43. 43
    Marcello Carlin on 18 Nov 2006 #

    To be fair, prog (save for Deep Purple and Argent) wanted no truck with the singles chart either.

    Not entirely the case; acts like the Moody Blues, Family, Atomic Rooster and Curved Air had hit singles throughout this period.

  44. 44
    intothefireuk on 18 Nov 2006 #

    What I was actually aiming at there was to emphasise that without Glam rekindling interest in singles, album artists such as Led Zep, Pink Floyd & Yes would have become the prevailing model for all upcoming bands.

  45. 45

    blount sez: “in the uk (for reasons i’m hoping marcello or mark can elucidate if they don’t decide i’m completely full of shit here) the 68-69 back to basics approach got tossed aside as just another fashion”

    there was a specific UK folk-rock movement* of some presence — carmody is (of course) an expert here — but (as we’ve talked a bit about before?) the key element missing from uk rock is that here you can’t relax back into COUNTRY as a BASIC (which in the UK is as exotic as, I dunno, reggae) (in fact probably MORE so, in terms of family ties)

    one underlying factor is the different media set-up of course: TV and radio were just SO DIFFERENTLY structured to US ditto that the post-67 energies flowed (and were thence amplified) very very differently — no real sustained equiv of album-centric FM-radio, and a tendency to prefer to continue to consider the single the primary unit of significance (counter the “BACK TO BASICS” movement?), a tendency which the leisure industry and the er “rock-critical avant-garde” actually unwittingly agreed about…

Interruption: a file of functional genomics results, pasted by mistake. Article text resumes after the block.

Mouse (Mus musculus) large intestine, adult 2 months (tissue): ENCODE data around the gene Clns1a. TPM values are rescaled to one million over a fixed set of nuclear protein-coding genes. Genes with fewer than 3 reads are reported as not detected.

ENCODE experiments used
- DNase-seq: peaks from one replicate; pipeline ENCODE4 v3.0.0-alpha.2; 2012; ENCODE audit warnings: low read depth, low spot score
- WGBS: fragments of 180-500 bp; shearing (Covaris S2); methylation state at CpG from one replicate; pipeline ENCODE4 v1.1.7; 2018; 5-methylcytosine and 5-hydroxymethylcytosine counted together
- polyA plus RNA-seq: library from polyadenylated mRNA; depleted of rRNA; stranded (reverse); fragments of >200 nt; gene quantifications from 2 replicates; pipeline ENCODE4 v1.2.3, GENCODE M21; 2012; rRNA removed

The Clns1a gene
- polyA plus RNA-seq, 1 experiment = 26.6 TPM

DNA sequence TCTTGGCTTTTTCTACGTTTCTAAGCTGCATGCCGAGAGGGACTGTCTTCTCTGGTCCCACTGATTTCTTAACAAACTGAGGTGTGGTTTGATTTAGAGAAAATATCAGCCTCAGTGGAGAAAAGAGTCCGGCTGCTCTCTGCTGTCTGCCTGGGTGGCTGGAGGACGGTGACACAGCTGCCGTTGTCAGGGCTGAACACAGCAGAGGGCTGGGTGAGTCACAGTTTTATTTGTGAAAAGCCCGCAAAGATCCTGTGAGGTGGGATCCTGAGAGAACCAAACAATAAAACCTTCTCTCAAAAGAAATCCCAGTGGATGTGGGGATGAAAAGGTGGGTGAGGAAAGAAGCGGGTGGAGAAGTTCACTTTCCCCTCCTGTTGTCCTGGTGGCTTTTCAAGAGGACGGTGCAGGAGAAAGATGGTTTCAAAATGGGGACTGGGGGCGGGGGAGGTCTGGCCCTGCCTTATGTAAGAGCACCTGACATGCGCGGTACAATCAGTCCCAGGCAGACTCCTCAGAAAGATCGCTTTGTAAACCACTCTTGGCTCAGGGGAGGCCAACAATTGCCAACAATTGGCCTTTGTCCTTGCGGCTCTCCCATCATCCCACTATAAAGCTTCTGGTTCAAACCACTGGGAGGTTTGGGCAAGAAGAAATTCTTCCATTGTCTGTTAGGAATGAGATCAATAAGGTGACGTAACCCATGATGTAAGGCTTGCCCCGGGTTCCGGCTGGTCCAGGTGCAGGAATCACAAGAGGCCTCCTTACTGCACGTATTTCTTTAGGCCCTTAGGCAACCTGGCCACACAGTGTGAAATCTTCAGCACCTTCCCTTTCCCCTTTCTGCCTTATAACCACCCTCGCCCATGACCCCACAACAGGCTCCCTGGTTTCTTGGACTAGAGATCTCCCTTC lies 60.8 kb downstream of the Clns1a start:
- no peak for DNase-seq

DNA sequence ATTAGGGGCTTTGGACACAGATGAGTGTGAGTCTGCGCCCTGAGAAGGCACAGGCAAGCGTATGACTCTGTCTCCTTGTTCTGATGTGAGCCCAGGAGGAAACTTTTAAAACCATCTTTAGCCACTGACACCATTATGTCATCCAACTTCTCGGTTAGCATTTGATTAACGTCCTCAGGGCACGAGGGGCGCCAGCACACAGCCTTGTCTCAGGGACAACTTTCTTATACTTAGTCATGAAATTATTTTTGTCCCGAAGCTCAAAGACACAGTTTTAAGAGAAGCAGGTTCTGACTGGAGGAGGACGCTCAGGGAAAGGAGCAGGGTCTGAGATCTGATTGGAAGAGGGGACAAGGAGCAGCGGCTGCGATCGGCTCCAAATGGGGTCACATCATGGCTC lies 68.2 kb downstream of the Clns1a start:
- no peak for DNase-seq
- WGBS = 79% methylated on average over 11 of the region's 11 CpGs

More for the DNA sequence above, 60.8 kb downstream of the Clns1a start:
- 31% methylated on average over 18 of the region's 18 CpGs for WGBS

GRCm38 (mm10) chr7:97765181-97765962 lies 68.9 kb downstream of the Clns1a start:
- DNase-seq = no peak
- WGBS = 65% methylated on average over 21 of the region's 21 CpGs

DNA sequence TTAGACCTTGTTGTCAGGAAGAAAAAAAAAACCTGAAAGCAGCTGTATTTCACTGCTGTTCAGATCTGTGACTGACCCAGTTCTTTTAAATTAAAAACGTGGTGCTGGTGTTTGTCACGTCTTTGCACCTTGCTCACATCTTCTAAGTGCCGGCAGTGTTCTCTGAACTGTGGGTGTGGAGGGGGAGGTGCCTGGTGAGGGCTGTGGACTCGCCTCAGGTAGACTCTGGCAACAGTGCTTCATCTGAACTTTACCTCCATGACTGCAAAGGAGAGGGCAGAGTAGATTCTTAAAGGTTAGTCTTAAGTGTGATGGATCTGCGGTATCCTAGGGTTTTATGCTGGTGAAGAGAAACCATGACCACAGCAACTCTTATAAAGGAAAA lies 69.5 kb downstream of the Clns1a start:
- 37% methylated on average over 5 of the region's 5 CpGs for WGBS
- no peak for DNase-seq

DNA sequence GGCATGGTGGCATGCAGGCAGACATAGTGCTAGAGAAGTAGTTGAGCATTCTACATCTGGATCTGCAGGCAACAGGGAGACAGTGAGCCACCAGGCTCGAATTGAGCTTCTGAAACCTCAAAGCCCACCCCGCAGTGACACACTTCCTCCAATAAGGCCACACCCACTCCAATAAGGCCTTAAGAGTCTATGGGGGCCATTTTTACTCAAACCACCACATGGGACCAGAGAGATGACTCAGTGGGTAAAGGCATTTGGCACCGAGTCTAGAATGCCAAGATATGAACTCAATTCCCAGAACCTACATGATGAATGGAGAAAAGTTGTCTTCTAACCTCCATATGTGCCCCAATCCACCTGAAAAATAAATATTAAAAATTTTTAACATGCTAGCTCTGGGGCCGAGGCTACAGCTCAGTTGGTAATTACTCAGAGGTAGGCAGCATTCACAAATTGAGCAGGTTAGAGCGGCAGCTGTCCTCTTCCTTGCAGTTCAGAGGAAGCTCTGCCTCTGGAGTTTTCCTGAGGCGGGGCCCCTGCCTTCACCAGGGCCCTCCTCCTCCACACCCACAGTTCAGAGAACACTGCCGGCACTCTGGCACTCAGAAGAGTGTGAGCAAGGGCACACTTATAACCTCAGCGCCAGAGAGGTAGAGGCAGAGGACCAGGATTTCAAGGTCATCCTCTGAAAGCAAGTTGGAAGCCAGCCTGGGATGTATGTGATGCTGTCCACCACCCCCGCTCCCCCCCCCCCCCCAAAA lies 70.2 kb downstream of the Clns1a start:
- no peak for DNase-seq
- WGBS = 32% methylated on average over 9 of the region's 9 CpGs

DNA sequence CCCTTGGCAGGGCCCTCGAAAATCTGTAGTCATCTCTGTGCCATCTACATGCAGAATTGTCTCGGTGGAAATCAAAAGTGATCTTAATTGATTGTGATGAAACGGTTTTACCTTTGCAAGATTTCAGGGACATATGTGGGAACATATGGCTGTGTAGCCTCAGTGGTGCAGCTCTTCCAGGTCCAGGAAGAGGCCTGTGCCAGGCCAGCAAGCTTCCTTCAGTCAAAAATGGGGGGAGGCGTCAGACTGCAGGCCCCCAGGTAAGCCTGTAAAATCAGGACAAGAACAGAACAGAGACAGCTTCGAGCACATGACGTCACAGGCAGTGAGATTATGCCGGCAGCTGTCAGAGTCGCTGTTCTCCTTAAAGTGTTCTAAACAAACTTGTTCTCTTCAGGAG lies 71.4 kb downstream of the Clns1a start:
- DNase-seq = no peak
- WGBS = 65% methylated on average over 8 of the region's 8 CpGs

(an awful lot more to dig up and mull over here, tho: what’s interesting abt glam for me is that it had almost NO constituency among the schoolkids exactly my age where i was — bcz there was a local younger-brother fogeyish micro-reaction against its utter dominion over the older-brother two-years-above set — this was an all boys school, and — to my “set” — prog was less “girly” than glam… the 60s seemed impossibly distant, dinosaurs in the sense of being fabulous dragons unreachably long ago, not in the present, lamer sense of lumberingly all around and hopefully soon-extinct)
    us
    *Fairport Convention and offshoots; Steeleye Span, Incredible String Band, Pentangle

  46. 46

    “unreachably long ago” = i’m talking abt 74-75 now, when glam had already passed its peak

  47. 47